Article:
Escalation Of Violent Crime & The Need For The Depoliticization Of The Police In Sri Lanka
This column dedicated to the notion of fulfilling the aspirations of Sri Lankan society turns its spotlight on the escalation of violent crime and the need for the immediate depolticization of the Police in Sri Lanka as Sri Lankan society would aspire for the prevention of such violence.
During the past few weeks many incidents of horrendous violent crime from many parts of our island paradise were reported in the media. These included the murder of an aged mother by the son wielding a mammoty, raping and murder of children around the age of five and the gang rape of a school girl by a group led by a provincial politician. These crimes have led to the people of Sri Lanka demanding the re-instatement of the death penalty for such horrendous crimes.
A Statement by the Asian Human Rights Commission on the occasion of the Human Rights Day 2010 speaking of the status of the policing system in Sri Lanka stated that:-‘The policing system in Sri Lanka has lost its capacity to uphold the rule of law. Lawlessness has spread into all areas of life as the police remain incapable of dealing with crime and upholding law and order. The Inspector General of Police and the high-ranking police officers no longer have the capacity to ensure discipline within the police as the policing system is controlled from the outside by the executive president and the politicians of the ruling regime. This process is known as the politicization of the police force. The Sri Lankan police have a reputation of the widespread use of torture at all police stations. Hundreds of cases have been recorded in 2010 relating to use of torture and extrajudicial killings that have taken place throughout the country. However, there is no machinery to investigate such allegations. A few years ago, Special Inquiry Units (SIUs) of the CID were assigned to investigate allegations of torture and extrajudicial killings. In many of the investigations, SIU teams found that the allegations were credible and many indictments were filed against the police for violating the country’s law against torture….When allegations of abuse of police authority are made to the Inspector General of Police, he promptly sends a reply promising investigations. However, nothing credible ever happens. As a result\ the practice of torture and extrajudicial killings continues at police stations.’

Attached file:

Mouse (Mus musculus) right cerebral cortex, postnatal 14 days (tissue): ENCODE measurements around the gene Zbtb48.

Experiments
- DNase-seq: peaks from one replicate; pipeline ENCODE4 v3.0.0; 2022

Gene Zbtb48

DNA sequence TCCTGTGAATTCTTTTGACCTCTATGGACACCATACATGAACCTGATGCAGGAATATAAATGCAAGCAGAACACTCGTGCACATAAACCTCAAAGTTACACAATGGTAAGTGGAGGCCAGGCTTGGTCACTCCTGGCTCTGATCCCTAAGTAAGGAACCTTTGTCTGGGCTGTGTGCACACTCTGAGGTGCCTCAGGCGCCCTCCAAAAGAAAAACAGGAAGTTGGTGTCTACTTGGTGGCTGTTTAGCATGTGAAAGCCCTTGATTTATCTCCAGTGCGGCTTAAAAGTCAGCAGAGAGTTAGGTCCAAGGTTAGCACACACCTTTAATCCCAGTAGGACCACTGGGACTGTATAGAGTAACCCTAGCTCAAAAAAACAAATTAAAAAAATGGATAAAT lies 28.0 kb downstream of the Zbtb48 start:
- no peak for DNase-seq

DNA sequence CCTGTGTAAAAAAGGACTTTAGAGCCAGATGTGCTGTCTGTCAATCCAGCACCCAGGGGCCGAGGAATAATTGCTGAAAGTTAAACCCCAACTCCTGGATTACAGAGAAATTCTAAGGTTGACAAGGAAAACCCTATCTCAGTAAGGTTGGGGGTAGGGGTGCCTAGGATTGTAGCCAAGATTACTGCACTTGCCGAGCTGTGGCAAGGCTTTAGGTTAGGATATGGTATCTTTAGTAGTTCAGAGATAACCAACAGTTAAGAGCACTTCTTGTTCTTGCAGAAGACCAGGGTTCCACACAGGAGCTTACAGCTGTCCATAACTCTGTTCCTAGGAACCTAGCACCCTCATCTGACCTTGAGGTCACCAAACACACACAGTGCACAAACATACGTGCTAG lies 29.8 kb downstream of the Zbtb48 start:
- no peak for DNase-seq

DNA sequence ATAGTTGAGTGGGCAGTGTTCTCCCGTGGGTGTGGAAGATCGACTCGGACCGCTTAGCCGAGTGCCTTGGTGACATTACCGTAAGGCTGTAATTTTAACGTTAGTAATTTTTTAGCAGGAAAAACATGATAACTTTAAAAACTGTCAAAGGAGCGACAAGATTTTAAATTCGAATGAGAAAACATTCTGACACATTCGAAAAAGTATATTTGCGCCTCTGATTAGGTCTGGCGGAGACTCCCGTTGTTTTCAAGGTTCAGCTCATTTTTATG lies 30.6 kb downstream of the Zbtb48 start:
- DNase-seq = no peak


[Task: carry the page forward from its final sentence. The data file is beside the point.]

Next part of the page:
In the light of these observations the depoliticization of the Police in Sri Lanka has become an immediate necessity if the rule of law in our country is to be upheld. The practice of appointing political stooges to police stations in various electorates as Officers-in-Charge on the recommendations of politicians of the ruling party must be halted forthwith and independent officers must be appointed to uphold law and order in various areas of the country. Wrong-doers irrespective of their political leanings should be brought to justice.
The shameful political interference with police investigations must be stopped paving the way for unhindered investigations in order to bring the wrongdoers to justice. The media reported last week that several Cabinet Ministers have said that no one is above the law in Sri Lanka. What a blessing it would be to our country if this were true. Some appear to be more equal before the law than the others. Under what law in Sri Lanka did Julampitiye Amare carry a T 56 weapon, don a uniform similar to that of the STF and continue to terrorize the villagers in his area, commit murder in broad daylight, then visit a prison inmate unhindered when there were 100 warrants out for his arrest and finally surrender to court under the protection of prison officials are questions that these Ministers would do well to answer. Due to the halting of the death penalty, the criminal elements in Sri Lanka have lost their fear of committing any horrendous crime and then spending a paid holiday in prison with their old friends.